THE RSPCA has called for stricter rules after airgun attacks on animals spiked to a five-year high.

Figures released today reveal there have been 42 'airgun incidents' reported to the RSPCA in Oxfordshire in the past five years. 

The county's data appears to buck the national trend, however, as there has so far been just one incident reported this year compared to nine in 2016.

Across England and Wales the animal charity had 470 calls about such attacks in the first half of 2017, and by the end of the year that figure is expected to top last year's total of 890.

Dermot Murphy, assistant director of the RSPCA Inspectorate, said the volume of attacks was 'depressing'. 

He said: "It is difficult to understand how anyone could carry out these mindless attacks on innocent animals.

"While wild animals are often victims, the most targeted animal is domestic cats that often suffer fatal or life-changing injuries.

“We receive hundreds of calls from devastated cat owners every year after they discover their beloved pets have been shot.

"Often it isn’t until the x-rays reveal the pellets still lodged in the animal’s body that it becomes clear what they have been subjected to."

He noted life-changing consequences including loss of an eye and amputation.

The charity wants stricter regulations to be brought in for airguns.

Legislation in Scotland and Northern Ireland makes it illegal for anyone to own an airgun without a licence.

Mr Murphy said: "This, along with better education and explanation of the law when buying an airgun, and requirements that everyone must receive basic safety training before being allowed to walk out of the shop, could help relieve the problem.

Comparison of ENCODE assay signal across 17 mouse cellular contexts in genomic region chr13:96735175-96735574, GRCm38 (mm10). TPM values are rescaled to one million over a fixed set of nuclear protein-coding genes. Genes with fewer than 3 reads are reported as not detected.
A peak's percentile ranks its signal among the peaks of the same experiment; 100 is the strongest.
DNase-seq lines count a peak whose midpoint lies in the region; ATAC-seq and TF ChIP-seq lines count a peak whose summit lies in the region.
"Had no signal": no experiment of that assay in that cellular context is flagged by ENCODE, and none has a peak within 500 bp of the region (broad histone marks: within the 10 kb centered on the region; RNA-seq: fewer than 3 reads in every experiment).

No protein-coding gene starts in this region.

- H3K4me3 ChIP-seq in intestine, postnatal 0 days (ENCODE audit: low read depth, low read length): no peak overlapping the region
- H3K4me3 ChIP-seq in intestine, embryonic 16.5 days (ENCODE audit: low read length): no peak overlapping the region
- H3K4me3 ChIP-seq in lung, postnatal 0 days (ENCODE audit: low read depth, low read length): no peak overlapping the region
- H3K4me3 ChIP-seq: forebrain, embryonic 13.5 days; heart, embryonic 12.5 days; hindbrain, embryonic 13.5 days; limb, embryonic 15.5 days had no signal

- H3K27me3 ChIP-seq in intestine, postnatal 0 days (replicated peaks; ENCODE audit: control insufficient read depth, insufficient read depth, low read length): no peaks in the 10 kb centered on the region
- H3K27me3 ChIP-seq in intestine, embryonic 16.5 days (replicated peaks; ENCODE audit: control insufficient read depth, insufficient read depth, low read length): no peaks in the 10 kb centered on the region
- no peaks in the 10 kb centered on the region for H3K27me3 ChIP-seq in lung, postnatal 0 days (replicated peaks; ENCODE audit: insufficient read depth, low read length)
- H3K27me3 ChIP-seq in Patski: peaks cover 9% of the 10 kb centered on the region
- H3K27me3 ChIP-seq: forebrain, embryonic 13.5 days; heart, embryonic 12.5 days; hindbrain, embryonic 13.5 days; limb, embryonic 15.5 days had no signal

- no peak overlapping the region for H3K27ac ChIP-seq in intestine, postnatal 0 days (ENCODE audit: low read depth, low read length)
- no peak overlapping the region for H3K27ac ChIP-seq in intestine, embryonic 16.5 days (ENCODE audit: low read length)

"People need to remember the devastating consequences for both pets and their owners.

"Behind these statistics there are hundreds of animals that have been subjected to horrible amounts of pain and suffering."

Statistics have been released by the charity today, as July and August have previously proved to be the busiest months for RSCPA inspectors investigating airgun shootings.

The majority of calls are about wild birds, closely followed by cats.

Statistics for Oxfordshire do not appear to reflect the national spike, showing that incidents have fluctuated:

In 2012 there were five calls about airgun attacks, 15 in 2013, eight in 2014, four in 2015, nine in 2016, and there has been one incident reported so far this year.

The total of 42 Oxfordshire incidents ranks relatively low in comparison to other areas - during the same time, there were 284 incidents reported in Greater London and 257 in the West Midlands.

The RSPCA encouraged people to sign a petition put together by Cats Protection charity, urging the Government to bring in air gun licences in England and Wales.